BETTER THAN TAKEOUT – Easy Kung Pao Shrimp Recipe

Kung Pao Shrimp is a classic Sichuan dish. As a variant of Kung pao chicken, it is easy to make and great to serve with white rice because the taste is flavorful, complex, and well-balanced.

INGREDIENTS (Serves 2-3 people with some rice)

To Marinade the Shrimp

  • 1 lb of shrimp
  • 1/3 tsp of salt
  • Some white pepper to taste
  • 2.5 tsp of Chinese cooking wine
  • 1 tbsp of cornstarch
  • 2/3 cup of cornstarch

To Make the Sauce (碗芡)

  • 4.5 tbsp of sugar
  • 1.5 tsp of cornstarch
  • 2 tbsp of light soy sauce
  • 2.5 tbsp of Chinese black vinegar
  • 3 tbsp of water

Others:

  • 1.5 cups of oil for deep frying
  • 1/2 cup of peanuts
  • a handful of red dried chilies
  • 4 cloves of garlic, sliced thinly
  • 1/2 inch of ginger, sliced thinly
  • 4 scallions, dice the white and cut the green part into short pieces
  • 1/2 tbsp of Sichuan peppercorn powder
  • 1 tbsp of Sichuan Dou Ban Jiang

INSTRUCTIONS

I have got here some peeled and devein shrimp. Marinade it with 1/3 teaspoon of salt, some white pepper powder, 2.5 tsp of Chinese cooking wine, and 1 tbsp of cornstarch. Mix that well. (An important note here: please pay attention to the ingredient list if you are buying frozen shrimp. Most shrimp on the market is frozen with a salt solution. In that case, you have to use less salt or rinse the shrimp thoroughly before seasoning.)

Here is 2/3 cup of cornstarch. Add half of it into a big container. Then add the shrimp. Cover the shrimp with the rest of the cornstarch. Put on the lid and shake well. The first tbsp of cornstarch in the marinade acts like a glue, which will catch more starch while shaking.

Set the shrimp aside, and we are going to make a sauce, which is what we call 碗芡. In a sauce bowl, add 4.5 tbsp of sugar and 1.5 tsp of cornstarch. Give that a mix so the cornstarch won’t clump up when you add the rest of the seasoning: 2 tbsp of light soy sauce and 2.5 tbsp of Chinese black vinegar; this can be replaced by white vinegar or rice vinegar. Last, 3 tbsp of water. Mix well. Set it aside.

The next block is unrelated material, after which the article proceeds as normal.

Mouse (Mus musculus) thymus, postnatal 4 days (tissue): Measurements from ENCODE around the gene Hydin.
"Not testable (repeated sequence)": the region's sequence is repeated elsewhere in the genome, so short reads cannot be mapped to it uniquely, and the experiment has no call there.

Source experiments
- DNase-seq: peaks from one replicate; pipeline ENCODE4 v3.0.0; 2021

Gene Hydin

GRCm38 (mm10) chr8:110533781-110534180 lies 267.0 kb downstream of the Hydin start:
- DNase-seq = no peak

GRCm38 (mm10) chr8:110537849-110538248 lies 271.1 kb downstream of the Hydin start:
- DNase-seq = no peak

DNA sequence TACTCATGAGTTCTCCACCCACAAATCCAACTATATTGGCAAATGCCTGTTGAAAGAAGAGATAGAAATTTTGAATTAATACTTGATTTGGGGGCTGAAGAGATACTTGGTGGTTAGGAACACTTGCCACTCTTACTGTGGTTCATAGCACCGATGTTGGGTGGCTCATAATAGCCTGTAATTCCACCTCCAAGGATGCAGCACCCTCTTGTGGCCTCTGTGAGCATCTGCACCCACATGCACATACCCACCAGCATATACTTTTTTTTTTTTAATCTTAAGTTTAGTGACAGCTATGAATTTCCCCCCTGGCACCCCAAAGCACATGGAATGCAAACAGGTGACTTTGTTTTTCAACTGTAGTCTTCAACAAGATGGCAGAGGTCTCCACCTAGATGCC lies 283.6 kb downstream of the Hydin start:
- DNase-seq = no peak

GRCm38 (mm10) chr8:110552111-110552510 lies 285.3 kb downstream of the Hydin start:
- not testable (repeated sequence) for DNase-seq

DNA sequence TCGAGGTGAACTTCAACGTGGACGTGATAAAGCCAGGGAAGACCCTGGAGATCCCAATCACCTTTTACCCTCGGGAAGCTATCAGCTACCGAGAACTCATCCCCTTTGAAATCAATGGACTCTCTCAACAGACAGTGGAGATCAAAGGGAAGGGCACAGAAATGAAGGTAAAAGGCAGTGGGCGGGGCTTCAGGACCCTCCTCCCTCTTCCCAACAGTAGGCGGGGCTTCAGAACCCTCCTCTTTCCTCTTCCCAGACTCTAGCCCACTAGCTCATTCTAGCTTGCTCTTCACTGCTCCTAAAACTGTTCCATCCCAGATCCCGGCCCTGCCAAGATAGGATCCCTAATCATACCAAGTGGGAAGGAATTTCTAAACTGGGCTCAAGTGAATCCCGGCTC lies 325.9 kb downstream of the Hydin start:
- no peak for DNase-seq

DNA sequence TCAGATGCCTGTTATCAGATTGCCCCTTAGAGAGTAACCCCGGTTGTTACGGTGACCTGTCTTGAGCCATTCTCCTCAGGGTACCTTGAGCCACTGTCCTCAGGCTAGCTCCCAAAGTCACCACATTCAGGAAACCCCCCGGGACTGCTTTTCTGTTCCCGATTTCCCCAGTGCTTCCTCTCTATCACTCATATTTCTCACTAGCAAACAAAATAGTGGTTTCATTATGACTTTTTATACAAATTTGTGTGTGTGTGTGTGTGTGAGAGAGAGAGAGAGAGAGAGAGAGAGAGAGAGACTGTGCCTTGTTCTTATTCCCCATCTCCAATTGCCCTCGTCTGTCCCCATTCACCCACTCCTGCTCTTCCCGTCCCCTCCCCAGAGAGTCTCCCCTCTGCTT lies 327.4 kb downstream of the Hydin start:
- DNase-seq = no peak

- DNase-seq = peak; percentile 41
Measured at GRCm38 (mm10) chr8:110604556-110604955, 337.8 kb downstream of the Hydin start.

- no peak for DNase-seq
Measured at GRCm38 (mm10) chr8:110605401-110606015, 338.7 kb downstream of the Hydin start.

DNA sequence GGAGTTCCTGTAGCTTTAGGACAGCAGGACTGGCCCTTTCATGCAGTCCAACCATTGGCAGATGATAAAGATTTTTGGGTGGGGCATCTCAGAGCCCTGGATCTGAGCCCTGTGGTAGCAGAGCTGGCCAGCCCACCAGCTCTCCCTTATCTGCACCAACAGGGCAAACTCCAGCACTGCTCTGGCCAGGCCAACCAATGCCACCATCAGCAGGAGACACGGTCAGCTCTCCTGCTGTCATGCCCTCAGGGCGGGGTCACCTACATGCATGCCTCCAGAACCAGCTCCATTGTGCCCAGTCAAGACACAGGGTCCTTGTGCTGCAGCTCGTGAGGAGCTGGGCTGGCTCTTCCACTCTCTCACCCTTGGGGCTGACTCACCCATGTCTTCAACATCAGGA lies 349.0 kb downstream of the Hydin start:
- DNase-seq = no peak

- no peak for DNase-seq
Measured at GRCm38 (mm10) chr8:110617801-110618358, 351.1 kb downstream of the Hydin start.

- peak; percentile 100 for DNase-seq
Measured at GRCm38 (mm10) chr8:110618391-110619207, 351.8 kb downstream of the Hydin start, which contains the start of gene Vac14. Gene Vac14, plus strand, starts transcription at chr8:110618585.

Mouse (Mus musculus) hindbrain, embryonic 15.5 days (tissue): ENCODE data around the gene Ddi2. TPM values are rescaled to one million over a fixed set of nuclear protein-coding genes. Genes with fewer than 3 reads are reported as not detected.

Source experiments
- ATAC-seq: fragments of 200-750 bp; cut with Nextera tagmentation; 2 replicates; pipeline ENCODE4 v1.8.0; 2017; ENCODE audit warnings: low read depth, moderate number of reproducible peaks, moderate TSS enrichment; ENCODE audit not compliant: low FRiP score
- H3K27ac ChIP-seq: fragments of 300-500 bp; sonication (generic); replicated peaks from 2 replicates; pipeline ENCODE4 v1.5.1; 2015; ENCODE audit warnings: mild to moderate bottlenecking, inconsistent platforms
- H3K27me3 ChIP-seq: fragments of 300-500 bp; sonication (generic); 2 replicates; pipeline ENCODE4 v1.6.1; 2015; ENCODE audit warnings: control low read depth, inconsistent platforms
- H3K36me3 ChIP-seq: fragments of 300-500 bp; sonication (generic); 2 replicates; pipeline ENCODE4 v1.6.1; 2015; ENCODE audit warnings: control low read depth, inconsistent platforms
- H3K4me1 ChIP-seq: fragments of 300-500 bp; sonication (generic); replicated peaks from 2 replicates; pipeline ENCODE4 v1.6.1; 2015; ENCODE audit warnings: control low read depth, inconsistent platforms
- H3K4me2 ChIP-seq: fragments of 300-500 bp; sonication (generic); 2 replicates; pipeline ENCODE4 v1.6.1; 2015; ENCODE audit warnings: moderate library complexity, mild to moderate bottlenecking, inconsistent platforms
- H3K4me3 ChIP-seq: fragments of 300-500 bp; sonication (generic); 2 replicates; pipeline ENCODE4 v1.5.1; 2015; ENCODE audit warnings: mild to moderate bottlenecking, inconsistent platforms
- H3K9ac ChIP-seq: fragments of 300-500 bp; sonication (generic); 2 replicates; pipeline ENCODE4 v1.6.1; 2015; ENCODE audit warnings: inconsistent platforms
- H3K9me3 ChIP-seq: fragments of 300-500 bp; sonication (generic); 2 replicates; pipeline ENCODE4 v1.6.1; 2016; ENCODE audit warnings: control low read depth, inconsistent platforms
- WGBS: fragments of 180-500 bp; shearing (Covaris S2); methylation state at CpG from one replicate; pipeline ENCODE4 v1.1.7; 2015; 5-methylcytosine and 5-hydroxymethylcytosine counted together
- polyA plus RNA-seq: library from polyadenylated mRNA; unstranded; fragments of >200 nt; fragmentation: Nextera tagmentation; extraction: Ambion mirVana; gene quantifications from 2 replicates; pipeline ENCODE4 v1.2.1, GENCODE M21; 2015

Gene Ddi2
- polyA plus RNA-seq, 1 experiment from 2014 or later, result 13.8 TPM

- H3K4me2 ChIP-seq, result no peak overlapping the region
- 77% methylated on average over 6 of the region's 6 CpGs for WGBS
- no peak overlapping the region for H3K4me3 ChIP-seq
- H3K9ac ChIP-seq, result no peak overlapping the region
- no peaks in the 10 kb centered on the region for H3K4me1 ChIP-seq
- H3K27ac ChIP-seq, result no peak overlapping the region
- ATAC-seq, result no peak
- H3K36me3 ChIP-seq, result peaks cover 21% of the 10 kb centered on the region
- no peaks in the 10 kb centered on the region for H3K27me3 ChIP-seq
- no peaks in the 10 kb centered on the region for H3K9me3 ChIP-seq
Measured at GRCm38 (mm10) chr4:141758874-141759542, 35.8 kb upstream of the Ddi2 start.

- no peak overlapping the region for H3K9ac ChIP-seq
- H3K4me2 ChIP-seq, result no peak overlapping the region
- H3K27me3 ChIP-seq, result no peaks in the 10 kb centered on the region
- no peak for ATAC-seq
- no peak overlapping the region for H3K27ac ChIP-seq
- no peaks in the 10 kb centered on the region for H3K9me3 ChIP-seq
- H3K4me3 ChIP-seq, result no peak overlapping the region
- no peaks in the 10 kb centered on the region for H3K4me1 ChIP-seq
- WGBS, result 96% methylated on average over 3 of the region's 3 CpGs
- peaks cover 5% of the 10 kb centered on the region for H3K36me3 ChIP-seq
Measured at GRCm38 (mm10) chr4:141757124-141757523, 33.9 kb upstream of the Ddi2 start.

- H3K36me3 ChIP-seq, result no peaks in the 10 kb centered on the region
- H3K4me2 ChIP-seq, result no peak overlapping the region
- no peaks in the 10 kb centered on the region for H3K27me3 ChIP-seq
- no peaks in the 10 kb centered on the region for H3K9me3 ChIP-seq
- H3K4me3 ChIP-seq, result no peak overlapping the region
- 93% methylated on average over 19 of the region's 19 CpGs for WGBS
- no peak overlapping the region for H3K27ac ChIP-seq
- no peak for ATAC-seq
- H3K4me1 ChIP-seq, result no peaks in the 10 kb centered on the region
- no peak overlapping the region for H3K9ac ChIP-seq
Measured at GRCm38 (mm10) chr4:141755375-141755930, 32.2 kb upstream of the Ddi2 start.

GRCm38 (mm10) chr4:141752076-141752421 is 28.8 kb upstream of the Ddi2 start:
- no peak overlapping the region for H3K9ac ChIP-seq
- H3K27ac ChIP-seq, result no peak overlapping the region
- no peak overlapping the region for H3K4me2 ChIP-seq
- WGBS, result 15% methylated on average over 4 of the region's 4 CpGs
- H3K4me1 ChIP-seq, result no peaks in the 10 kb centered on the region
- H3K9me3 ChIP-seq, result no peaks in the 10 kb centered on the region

Another key element of kung pao style recipe is nuts. You can use any nuts that you are not allergic to. I am using peanuts. They are raw so I am going to add some oil to the wok along with the nuts. Turn the heat to medium low and start heating. Stir constantly so the nuts don’t burn. You can also roast the nuts in a 360 F oven for 12 minutes. I am using the frying method is because we are going to shallow fry the shrimp as well. Stir constantly and keep an eye on the wok. Once you see there are so many small bubbles coming out and the nuts is slightly opened like that. You have to turn off the heat and remove the nuts from the oil. This process will only take 2-3 minutes. If you are not careful, you will end up with burned peanuts.

Next, we will fry the shrimp. Use a sieve to get rid of excess starch. Check the oil’s temperature. We want it to be at 400 F. I only used 1.5 cup of oil so you definitely want to fry them in 2 batches. Otherwise, the shrimp will drop down the oil’s temperature, which is a risk of drying out the shrimp.

Keep the heat at high for 2-3 minutes depending on the size. Stir constantly. Ok, that looks good. Transfer the shrimp to a rack to drain out the excess oil.

Remove any crumbs that are left in the oil by using a sieve. Otherwise, they will burn when you fry the next batch of shrimp. As a variant of kung pao chicken, one of the differences is that this dish is deep fry and kung pao chicken is stir fried. So the shrimp is slightly crispy and coated with a glossy sauce.

You will need 4 cloves of garlic and 1/2 inch of ginger, I sliced them thinly; 4 scallions, I diced the white part and cut green part into stalks. A handful of red dried chilies. I cut 1/2 of them open to release the flavor. 1/2 tbsp of Sichuan peppercorn powder. The peppercorns look like this. I just toast them over low heat for a couple of minutes and grind into a fine powder. If you like Chinese food, you definitely want to keep some huajiao in your pantry.